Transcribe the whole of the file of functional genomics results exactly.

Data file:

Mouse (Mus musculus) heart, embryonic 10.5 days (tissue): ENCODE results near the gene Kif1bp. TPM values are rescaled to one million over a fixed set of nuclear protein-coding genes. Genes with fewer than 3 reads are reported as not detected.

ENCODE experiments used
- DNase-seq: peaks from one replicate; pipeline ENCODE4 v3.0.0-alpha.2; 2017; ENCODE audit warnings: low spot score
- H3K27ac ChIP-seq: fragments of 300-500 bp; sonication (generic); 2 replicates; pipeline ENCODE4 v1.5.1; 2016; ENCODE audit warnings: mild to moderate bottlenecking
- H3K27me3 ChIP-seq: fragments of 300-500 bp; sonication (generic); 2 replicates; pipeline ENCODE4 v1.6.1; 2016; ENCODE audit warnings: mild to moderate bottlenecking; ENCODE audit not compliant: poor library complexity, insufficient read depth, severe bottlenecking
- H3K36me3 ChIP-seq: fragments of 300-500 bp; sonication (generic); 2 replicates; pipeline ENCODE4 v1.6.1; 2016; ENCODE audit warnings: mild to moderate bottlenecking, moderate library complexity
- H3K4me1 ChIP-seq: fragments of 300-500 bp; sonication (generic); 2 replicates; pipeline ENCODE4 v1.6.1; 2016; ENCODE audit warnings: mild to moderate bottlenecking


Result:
Mouse (Mus musculus) heart, embryonic 10.5 days (tissue): ENCODE results near the gene Kif1bp. TPM values are rescaled to one million over a fixed set of nuclear protein-coding genes. Genes with fewer than 3 reads are reported as not detected.

ENCODE experiments used
- DNase-seq: peaks from one replicate; pipeline ENCODE4 v3.0.0-alpha.2; 2017; ENCODE audit warnings: low spot score
- H3K27ac ChIP-seq: fragments of 300-500 bp; sonication (generic); 2 replicates; pipeline ENCODE4 v1.5.1; 2016; ENCODE audit warnings: mild to moderate bottlenecking
- H3K27me3 ChIP-seq: fragments of 300-500 bp; sonication (generic); 2 replicates; pipeline ENCODE4 v1.6.1; 2016; ENCODE audit warnings: mild to moderate bottlenecking; ENCODE audit not compliant: poor library complexity, insufficient read depth, severe bottlenecking
- H3K36me3 ChIP-seq: fragments of 300-500 bp; sonication (generic); 2 replicates; pipeline ENCODE4 v1.6.1; 2016; ENCODE audit warnings: mild to moderate bottlenecking, moderate library complexity
- H3K4me1 ChIP-seq: fragments of 300-500 bp; sonication (generic); 2 replicates; pipeline ENCODE4 v1.6.1; 2016; ENCODE audit warnings: mild to moderate bottlenecking